Okay, the Brause Rose nib is slowly becoming another favorite nib.  It has not made its way to favorite yet, because sometimes it feels like I am trying to hold on to a slippery piece of pasta. It’s aesthetically beautiful, it has an embossed rose on its body which feels so very Victorian and lady like to me. This nib takes a lot of practice to get comfortable with for a newbie to the craft.  I have only been doing this for a few weeks so I don’t know how long it shall be before I can pull this out and scribe without fear of ruining what I am working on. When I am having a good practice session I can make the nib create beautiful thick stokes that mimic what I imagine I would want a paint brush to do (lettering with a brush is VERY difficult), this is a good ‘cheat’. You can also get very thin hairline strokes as you can see on the uppercase ‘L’ and the word ‘rose’.  My suggestion would be to try the Zebra G or Nikko G and get a feel for the dip pen and then work your way after a couple weeks to this nib.  It feels very ‘springy’ to me and is categorized as a flexible nib, meaning to get those hairlines you are going to have to have a feather light touch and to get those thick strokes will take nary any pressure. I don’t know for certain, but it seems like a calligrapher like Molly Jacques might use a nib like this to create the beautiful thick strokes of her lettering.
In doing these posts I wanted to be sure to add in some random lettering tips. One I should have made clear immediately before practice is wear clothes you won’t care about getting ink on. I ruined 3 shirts and my favorite pair of jeans before I started putting on an outfit specifically for lettering practice. It’s just a black t-shirt and black leggings (I look like a cat burglar), but I don’t have to stress about ruining another article of clothing.  I also always put down a piece of butcher paper; I love my desk and would be so sad if I ruined it. I have already spilled an entire container of black Sumi ink on my desk (and keyboard) and I never want to re-live that experience. Again if you have questions ask me in the comments, I am so new to this craft, but at least I can share my experience.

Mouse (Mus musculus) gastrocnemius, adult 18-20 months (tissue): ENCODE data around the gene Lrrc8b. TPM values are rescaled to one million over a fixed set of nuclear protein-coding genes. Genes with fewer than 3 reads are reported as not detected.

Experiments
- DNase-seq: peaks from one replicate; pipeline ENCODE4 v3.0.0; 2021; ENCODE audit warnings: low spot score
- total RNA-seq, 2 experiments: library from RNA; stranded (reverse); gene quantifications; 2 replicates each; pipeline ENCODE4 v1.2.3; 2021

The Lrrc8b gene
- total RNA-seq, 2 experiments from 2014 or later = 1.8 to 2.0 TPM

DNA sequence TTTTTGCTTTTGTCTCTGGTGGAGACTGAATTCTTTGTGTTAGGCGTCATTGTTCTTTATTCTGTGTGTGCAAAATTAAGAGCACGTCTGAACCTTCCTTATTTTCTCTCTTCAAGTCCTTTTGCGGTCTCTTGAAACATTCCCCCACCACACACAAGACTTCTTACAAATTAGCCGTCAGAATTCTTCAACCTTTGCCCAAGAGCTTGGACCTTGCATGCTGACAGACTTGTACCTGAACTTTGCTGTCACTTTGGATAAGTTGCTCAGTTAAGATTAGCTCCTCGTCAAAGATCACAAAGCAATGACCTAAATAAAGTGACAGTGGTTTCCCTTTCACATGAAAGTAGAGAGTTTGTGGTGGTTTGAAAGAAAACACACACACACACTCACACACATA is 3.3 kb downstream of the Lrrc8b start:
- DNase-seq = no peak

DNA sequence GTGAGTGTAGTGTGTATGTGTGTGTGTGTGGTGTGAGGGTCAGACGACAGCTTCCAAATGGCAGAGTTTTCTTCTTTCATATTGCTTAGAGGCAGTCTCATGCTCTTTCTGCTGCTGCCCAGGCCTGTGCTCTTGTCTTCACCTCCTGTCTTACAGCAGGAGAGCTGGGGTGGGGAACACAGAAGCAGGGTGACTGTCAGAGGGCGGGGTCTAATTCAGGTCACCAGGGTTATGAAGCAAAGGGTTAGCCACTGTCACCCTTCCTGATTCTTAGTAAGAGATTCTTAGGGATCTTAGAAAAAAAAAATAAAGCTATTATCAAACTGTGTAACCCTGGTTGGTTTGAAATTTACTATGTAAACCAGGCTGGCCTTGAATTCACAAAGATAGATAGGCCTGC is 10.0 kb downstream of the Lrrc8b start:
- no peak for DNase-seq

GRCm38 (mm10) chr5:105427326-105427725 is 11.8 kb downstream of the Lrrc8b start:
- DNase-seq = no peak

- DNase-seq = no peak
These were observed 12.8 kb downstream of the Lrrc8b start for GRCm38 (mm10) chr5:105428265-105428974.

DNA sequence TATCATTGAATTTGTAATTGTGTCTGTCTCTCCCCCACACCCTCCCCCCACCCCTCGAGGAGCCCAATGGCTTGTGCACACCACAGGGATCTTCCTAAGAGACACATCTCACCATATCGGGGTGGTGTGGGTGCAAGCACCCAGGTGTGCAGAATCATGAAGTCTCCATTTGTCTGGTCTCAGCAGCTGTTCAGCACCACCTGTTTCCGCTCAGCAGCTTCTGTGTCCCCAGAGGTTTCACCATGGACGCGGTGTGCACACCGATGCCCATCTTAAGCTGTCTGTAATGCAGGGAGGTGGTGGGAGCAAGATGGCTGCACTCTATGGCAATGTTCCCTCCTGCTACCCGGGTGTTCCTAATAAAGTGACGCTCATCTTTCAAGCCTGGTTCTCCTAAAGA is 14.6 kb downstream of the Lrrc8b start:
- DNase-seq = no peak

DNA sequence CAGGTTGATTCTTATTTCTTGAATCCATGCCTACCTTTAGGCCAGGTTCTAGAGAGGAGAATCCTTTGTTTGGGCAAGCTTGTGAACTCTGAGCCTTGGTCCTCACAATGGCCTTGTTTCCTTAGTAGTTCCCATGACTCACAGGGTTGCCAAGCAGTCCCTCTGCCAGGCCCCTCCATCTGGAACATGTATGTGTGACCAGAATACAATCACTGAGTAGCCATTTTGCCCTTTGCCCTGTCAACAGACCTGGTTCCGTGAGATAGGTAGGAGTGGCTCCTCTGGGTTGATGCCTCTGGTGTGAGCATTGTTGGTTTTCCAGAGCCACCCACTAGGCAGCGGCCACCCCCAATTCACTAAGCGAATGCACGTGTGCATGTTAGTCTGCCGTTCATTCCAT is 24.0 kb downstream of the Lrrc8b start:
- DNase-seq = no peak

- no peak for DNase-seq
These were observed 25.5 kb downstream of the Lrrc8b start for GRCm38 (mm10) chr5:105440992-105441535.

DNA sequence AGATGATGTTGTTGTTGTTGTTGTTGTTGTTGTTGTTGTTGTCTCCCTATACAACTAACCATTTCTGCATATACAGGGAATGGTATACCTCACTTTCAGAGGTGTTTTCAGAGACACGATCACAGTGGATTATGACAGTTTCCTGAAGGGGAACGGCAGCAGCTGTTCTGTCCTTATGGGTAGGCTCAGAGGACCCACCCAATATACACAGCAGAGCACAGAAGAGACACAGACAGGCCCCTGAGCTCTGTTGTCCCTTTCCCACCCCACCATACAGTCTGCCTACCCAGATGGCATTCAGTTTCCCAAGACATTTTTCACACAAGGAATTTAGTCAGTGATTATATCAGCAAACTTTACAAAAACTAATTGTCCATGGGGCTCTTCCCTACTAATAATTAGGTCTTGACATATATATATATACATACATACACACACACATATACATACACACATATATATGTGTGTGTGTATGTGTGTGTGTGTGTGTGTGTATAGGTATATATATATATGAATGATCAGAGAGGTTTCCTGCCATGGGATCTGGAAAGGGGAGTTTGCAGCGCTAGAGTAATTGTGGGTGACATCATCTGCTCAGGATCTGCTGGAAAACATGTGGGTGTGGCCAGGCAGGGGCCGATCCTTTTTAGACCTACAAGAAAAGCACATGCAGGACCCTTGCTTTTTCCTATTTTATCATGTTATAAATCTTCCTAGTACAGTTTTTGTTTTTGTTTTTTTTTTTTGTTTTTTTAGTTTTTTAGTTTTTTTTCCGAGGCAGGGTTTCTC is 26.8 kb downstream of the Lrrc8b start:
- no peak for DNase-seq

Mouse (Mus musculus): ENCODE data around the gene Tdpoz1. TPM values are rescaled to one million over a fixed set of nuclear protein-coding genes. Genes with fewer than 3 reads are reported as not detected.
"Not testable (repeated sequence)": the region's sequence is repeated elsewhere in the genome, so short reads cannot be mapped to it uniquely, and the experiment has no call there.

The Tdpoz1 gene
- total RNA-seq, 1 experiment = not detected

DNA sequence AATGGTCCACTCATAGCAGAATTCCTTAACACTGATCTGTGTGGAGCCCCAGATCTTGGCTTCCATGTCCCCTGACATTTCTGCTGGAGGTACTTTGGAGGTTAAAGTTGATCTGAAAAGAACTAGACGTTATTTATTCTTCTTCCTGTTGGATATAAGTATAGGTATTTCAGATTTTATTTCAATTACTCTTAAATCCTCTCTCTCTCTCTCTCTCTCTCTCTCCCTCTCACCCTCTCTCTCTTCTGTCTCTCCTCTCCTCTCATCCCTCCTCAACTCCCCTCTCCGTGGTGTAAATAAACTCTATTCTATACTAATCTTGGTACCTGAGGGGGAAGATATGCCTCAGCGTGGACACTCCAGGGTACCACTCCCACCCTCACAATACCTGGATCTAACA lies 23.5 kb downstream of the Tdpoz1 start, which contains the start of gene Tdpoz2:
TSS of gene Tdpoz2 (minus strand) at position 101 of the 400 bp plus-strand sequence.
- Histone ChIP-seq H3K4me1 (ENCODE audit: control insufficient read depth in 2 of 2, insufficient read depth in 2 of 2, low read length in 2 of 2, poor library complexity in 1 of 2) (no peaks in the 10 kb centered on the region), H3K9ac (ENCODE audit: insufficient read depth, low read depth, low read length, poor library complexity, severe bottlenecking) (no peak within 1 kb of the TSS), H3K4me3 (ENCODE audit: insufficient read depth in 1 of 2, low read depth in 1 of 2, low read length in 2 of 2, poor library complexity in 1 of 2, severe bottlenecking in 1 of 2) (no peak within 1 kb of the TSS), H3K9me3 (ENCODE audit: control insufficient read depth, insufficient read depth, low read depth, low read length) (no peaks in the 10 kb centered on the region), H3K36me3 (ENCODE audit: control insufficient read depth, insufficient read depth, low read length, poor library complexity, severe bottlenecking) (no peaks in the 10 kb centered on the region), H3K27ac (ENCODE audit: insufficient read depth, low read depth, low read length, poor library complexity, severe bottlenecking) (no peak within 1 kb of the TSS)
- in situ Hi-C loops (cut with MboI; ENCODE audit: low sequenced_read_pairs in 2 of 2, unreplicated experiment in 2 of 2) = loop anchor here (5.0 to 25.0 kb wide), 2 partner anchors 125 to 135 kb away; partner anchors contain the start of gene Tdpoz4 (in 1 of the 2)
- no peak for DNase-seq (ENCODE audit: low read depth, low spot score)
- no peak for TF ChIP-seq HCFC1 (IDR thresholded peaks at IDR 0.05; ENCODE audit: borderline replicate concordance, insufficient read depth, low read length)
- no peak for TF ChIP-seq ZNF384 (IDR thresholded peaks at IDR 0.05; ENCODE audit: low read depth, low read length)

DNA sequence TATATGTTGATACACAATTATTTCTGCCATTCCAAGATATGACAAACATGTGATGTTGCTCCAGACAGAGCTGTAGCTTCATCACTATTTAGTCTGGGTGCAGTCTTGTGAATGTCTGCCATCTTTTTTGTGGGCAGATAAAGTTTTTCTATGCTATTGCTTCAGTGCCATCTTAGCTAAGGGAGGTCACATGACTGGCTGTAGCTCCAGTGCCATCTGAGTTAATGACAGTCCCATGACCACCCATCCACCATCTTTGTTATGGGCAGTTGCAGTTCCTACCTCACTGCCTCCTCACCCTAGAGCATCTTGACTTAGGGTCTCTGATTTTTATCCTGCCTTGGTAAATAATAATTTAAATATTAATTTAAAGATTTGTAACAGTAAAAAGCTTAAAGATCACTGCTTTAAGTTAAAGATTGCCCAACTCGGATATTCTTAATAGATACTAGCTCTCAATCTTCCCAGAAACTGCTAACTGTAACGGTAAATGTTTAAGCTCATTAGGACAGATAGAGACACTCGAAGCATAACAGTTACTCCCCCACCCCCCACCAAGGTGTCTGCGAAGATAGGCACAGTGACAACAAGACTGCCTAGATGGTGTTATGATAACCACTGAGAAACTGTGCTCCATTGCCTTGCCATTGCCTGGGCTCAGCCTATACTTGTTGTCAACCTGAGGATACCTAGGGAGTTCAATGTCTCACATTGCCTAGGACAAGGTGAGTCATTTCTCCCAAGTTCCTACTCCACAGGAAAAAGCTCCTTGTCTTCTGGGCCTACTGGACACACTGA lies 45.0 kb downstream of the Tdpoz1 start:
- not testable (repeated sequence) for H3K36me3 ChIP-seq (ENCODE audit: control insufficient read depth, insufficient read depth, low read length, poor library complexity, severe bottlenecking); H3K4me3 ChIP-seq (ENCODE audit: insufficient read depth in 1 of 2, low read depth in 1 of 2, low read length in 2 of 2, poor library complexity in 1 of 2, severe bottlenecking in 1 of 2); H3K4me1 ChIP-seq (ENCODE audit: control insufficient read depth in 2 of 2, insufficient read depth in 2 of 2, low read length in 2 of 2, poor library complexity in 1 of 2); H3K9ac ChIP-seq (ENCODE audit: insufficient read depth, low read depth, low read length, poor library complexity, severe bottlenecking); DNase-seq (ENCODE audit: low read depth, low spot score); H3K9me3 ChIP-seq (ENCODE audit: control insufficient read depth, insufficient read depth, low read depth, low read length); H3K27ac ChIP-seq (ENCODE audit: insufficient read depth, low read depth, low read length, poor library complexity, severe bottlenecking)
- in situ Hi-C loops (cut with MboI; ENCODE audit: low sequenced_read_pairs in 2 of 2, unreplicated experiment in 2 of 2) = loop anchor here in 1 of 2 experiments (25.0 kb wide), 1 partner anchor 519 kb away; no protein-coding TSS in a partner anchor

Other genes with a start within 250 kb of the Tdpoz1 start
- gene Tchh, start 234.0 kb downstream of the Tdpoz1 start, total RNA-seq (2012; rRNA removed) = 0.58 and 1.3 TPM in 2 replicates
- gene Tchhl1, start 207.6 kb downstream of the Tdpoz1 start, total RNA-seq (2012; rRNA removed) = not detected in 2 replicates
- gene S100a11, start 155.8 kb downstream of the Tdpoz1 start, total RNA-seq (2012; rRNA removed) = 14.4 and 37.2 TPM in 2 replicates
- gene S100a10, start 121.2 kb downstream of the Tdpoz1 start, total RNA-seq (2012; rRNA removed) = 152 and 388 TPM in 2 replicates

You can read about the Zebra G + Nikko G nibs here and the Gillott 404 nib here.
P.S. You will find when you start out that certain letters will vex you. I hate my ‘k’s and seriously can’t believe I posted one. I am also having the worse time with the letter ‘B’. My favorites letters are the uppercase ‘L’ and ‘G’ I want to find words that start with them just so I can write them all the time!


  1. I have this nib on my wish list! I, too, am a beginner. I’ve had one private lesson so far and am contemplating Melissa Esplin’s online class. Thanks for sharing your favorite nibs. Happy lettering!

  2. Dondrea, I couldn’t recommend Melissa’s class enough. I loved being able to watch her create the letters, it helped me immensely. This nib is even pretty just to have on your desk, I love the little rose.

    Artsy Canvas Girl, thank you for the kind words!!!!

    1. Hi Nicole, I have links in the Directory under ‘Calligraphy Supplies’- :)

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